[from the LeisureArts archive] – Allan Kaprow – Refusal/Un-Artist – Keith Tilford
Keith Tilford, in a brilliant guest essay whose first portion is hosted at Long Sunday, asks How No Can You Go? We lost a good portion of our Saturday morning reading through it and its second part hosted on Tilford’s blog Metastable Equilibrium. It’s well worth taking the time to read.
We’d like to use Tilford’s essay as “a point of departure more than anything else” as he describes his treatment of Mario Tronti’s essay “The Strategy of Refusal.” In his “departure,” Tilford thinks through practices of refusal and their generative possibilities. Regular readers of this blog (to our astonishment, such creatures exist) will immediately recognize how germane this is to LeisureArts. What follows is our incomplete and possibly incoherent attempt to ask, “How no can you go?”
Against Tronti, Tilford seeks to dispense with a class based analysis of refusal. “To say this does not mean denying that there are classes, or that there is a ruling class; only that refusal, resistance – what composes and calls for them – are not reducible to the antagonisms of a class division.” This enables us to think in terms of what we have called elsewhere – political proximities. We developed politics of proximity as a way to create a place/space based configuration of Donna Haraway’s “affinity politics” – which itself was seen as an escape from identity politics. These impulses to moved beyond sedimentary, or essentialist subject formations are the sort of thing Tilford wants to take into account in his update of Tronti.
While laying out the overlapping histories and aspirations of his reading of worker’s movements (mostly those in Italy) and conceptual art, Tilford delves into the problematics of these sedimentarities, or what he describes as “institutional nomination” when these antagonistic identities are recognized and named as such. Via a perspective indebted to Deleuze and Guattari, he argues that, “A minority may create a model for itself in order to survive, but it is a model which it does not depend on…” This is a treatment of antagonistic identities as a process rather than discrete, (permanently) stable products, he notes “…it would appear as necessary to proceed from the knowledge that such solidifications are also the mark of a very real production of social subjects who continue to resist such solidification.”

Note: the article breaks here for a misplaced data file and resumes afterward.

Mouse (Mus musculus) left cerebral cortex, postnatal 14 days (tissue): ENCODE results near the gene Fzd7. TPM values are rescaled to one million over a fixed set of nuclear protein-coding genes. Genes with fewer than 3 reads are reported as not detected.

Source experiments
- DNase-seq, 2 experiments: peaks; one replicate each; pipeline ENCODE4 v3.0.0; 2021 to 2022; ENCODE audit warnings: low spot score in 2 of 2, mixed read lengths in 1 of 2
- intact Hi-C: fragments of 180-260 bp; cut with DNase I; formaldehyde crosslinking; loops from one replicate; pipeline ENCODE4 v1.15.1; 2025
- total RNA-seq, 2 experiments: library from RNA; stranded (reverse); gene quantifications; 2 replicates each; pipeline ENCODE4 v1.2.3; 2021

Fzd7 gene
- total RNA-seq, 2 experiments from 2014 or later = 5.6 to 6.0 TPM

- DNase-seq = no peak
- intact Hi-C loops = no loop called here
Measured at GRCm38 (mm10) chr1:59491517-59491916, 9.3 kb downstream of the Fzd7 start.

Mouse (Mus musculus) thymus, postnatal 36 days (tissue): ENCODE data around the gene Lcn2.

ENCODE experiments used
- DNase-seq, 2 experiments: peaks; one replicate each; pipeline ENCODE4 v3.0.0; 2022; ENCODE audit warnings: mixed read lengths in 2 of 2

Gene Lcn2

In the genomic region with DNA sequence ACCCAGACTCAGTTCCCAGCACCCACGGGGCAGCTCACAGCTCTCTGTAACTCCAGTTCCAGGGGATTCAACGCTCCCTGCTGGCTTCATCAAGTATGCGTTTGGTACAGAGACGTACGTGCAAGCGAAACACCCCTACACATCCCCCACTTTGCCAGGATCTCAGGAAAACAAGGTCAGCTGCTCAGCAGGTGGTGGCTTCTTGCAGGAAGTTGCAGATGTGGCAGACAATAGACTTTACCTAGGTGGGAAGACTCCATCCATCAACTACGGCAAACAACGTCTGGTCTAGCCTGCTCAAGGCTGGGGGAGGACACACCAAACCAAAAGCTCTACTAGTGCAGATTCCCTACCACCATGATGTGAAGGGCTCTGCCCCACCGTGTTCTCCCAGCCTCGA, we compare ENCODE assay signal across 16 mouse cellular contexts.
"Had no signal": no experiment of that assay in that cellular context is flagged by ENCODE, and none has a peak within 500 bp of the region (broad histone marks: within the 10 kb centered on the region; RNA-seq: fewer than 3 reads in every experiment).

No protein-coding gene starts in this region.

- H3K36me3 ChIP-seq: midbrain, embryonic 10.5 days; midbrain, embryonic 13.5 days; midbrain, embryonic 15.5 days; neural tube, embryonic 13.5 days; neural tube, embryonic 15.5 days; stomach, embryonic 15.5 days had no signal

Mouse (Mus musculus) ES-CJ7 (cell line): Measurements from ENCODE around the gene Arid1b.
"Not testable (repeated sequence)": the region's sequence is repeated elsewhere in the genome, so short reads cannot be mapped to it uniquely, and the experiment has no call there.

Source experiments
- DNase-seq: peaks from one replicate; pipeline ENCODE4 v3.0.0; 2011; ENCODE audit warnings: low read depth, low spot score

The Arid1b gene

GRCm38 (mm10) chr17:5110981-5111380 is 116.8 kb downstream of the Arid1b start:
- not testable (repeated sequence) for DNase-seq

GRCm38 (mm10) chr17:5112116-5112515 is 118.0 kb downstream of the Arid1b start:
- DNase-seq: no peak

This leads us to a central concern of ours regarding Tilford’s analysis and the field of invisibility and refusal. How much do the artists (especially Rirkrit Tiravanija, Aleksandra Mir, and Felix Gonzalez-Torres) cited by Tilford really “resist” institutional nomination? Do their operations and procedures of refusal actually square with this astute statement offered in Tilford’s essay? We remain somewhat suspicious:
“Whatever name is given to such procedures, refusal then becomes synonymous with invention…It might also be asked how new and complex strategies of refusal can potentially count as an art not merely for those who might designate it as being such within the field of art, but for anyone who, engaged in struggle, seizes hold of opportunities within the empty unrepresentable spaces covered over in capitalism, so as to channel their own desire toward something and somewhere other than here.”
The most fruitful line of thinking here rests on the distinction between art and an art. LeisureArts exists at the interstice of this fine distinction and aims to proliferate practices that might be described as an art over those that are described as art proper. We see this as placing these practices in the realm of affinity, and proximity, as mentioned earlier, rather than identity. It follows that this is itself an act of refusing institutional inscription, a desire to remain “empty.”
We believe Tilford is correct in citing Duchamp as being an important model of refusal, but he problematically characterizes Duchamp’s intellectual inheritors as finding “…it was relevant to take an anti-art stance and perform a constant restaging of the matter and means of artistic practice.” The appropriate legacy of refusal is not “anti-art,” which ends up enacting the State/worker problematic he finds in Tronti’s work: “…the categories of ‘worker’ and ‘party’ seem to end up installing themselves within the very representations that the workers would have intended to overthrow…” A better model, we believe, is Allan Kaprow’s “un-artist.” Writing about anti-art, Kaprow notes: “You cannot be against art when art invites its own destruction…” He offers us the “un-artist” asking that we “give up all references to being artists of any kind whatever.” This un-artist reconfigures the subjective formation of an artist identity, echoing the “resistance as effect” and “antagonism as consequence” operations mentioned by Tilford.